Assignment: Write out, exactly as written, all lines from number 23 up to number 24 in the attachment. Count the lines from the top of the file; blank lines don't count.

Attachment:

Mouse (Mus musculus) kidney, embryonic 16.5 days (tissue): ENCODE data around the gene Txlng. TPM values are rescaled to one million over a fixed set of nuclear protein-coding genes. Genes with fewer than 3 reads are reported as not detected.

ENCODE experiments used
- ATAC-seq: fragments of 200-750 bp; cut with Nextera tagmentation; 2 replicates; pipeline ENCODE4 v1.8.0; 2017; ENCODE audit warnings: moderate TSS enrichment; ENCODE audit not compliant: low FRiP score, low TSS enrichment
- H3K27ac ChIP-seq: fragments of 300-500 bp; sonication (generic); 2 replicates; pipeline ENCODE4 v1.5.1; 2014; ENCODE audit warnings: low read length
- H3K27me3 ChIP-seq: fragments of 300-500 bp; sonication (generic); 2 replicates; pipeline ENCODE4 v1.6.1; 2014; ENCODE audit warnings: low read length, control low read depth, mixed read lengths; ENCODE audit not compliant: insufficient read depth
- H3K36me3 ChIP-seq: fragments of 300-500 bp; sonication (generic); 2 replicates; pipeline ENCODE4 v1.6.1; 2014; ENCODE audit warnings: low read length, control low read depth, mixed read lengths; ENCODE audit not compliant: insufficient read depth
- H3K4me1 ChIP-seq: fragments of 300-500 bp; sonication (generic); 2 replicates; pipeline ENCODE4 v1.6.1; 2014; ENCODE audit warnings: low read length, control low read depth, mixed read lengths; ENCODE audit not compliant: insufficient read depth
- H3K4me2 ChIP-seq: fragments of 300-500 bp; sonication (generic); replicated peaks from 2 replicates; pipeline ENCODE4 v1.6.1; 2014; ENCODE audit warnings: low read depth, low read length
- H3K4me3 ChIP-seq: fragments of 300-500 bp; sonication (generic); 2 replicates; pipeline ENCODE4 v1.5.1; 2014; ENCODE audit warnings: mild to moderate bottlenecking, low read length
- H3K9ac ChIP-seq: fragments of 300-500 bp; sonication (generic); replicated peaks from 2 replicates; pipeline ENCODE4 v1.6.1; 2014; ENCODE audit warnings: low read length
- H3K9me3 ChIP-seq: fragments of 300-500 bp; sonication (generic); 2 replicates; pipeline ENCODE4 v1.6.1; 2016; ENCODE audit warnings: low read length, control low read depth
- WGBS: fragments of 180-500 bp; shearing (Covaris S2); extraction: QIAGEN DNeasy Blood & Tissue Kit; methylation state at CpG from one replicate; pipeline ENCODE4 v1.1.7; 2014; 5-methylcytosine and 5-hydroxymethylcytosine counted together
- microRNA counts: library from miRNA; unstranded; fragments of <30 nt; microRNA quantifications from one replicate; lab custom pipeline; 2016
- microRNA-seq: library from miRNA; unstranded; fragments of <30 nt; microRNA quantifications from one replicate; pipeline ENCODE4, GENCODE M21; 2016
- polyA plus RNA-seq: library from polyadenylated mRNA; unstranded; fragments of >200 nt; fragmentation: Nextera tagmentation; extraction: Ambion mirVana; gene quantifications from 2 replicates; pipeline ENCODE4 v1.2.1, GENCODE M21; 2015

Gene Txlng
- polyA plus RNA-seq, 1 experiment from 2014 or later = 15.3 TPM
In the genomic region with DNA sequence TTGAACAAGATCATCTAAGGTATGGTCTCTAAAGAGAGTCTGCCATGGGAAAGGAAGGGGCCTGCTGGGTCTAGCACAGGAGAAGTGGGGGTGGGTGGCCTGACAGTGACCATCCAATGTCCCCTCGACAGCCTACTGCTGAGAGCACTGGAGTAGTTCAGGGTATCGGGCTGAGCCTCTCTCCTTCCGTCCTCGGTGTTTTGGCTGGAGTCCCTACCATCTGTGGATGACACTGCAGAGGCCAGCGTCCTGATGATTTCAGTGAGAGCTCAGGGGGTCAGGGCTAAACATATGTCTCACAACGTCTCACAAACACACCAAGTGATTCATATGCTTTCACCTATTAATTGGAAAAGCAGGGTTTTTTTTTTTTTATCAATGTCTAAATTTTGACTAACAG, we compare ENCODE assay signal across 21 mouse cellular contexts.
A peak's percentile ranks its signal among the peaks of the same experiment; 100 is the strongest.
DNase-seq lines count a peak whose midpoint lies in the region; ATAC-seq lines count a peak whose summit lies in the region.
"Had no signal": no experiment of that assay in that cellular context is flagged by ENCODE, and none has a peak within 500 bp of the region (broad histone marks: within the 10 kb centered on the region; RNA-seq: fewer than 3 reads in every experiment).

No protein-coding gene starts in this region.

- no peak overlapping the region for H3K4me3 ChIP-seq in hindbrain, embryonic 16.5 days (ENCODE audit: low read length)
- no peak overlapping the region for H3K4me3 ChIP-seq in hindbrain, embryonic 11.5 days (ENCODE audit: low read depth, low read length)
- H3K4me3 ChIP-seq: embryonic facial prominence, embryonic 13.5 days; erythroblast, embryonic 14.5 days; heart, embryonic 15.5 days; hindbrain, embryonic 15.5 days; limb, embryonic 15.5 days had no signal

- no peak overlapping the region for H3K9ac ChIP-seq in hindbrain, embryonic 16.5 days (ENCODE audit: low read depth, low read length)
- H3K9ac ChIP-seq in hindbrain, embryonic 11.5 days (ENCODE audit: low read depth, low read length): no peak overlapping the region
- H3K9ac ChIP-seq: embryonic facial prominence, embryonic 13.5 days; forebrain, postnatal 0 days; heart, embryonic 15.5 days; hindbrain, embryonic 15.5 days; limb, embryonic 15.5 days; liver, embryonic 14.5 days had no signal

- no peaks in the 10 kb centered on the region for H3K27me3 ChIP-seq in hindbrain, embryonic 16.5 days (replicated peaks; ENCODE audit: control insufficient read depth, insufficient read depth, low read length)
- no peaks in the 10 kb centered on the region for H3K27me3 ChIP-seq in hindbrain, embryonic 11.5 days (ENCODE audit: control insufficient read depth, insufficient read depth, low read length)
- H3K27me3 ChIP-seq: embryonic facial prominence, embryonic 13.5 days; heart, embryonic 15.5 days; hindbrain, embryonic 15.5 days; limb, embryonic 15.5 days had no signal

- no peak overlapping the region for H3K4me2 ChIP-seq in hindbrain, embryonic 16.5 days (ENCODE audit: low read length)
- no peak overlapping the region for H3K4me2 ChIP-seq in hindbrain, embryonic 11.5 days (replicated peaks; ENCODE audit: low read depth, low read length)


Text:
- no peak overlapping the region for H3K4me3 ChIP-seq in hindbrain, embryonic 16.5 days (ENCODE audit: low read length)
- no peak overlapping the region for H3K4me3 ChIP-seq in hindbrain, embryonic 11.5 days (ENCODE audit: low read depth, low read length)